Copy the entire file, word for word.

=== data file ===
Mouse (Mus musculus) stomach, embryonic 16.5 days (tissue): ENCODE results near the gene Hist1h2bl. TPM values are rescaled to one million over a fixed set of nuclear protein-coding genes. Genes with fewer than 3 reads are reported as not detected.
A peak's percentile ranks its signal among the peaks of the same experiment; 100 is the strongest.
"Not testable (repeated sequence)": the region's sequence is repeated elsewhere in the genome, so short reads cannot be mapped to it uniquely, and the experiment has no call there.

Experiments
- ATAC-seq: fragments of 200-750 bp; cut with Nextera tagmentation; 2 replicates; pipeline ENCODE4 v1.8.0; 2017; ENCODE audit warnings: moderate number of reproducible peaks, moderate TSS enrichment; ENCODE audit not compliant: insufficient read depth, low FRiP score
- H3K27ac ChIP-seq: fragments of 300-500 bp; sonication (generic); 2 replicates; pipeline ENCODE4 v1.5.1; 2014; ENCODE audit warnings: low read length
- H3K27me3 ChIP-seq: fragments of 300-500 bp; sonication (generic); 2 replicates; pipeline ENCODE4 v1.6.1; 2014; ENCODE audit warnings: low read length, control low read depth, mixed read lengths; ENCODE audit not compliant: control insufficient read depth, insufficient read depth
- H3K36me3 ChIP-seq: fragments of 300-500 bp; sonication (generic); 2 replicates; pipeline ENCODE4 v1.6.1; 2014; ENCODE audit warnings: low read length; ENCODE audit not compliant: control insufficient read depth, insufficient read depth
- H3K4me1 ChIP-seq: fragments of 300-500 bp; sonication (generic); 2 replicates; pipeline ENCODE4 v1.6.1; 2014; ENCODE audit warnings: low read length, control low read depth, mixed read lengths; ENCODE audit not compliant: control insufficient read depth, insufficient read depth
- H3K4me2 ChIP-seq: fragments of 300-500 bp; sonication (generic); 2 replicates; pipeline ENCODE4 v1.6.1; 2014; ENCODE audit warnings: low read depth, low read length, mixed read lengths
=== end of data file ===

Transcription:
Mouse (Mus musculus) stomach, embryonic 16.5 days (tissue): ENCODE results near the gene Hist1h2bl. TPM values are rescaled to one million over a fixed set of nuclear protein-coding genes. Genes with fewer than 3 reads are reported as not detected.
A peak's percentile ranks its signal among the peaks of the same experiment; 100 is the strongest.
"Not testable (repeated sequence)": the region's sequence is repeated elsewhere in the genome, so short reads cannot be mapped to it uniquely, and the experiment has no call there.

Experiments
- ATAC-seq: fragments of 200-750 bp; cut with Nextera tagmentation; 2 replicates; pipeline ENCODE4 v1.8.0; 2017; ENCODE audit warnings: moderate number of reproducible peaks, moderate TSS enrichment; ENCODE audit not compliant: insufficient read depth, low FRiP score
- H3K27ac ChIP-seq: fragments of 300-500 bp; sonication (generic); 2 replicates; pipeline ENCODE4 v1.5.1; 2014; ENCODE audit warnings: low read length
- H3K27me3 ChIP-seq: fragments of 300-500 bp; sonication (generic); 2 replicates; pipeline ENCODE4 v1.6.1; 2014; ENCODE audit warnings: low read length, control low read depth, mixed read lengths; ENCODE audit not compliant: control insufficient read depth, insufficient read depth
- H3K36me3 ChIP-seq: fragments of 300-500 bp; sonication (generic); 2 replicates; pipeline ENCODE4 v1.6.1; 2014; ENCODE audit warnings: low read length; ENCODE audit not compliant: control insufficient read depth, insufficient read depth
- H3K4me1 ChIP-seq: fragments of 300-500 bp; sonication (generic); 2 replicates; pipeline ENCODE4 v1.6.1; 2014; ENCODE audit warnings: low read length, control low read depth, mixed read lengths; ENCODE audit not compliant: control insufficient read depth, insufficient read depth
- H3K4me2 ChIP-seq: fragments of 300-500 bp; sonication (generic); 2 replicates; pipeline ENCODE4 v1.6.1; 2014; ENCODE audit warnings: low read depth, low read length, mixed read lengths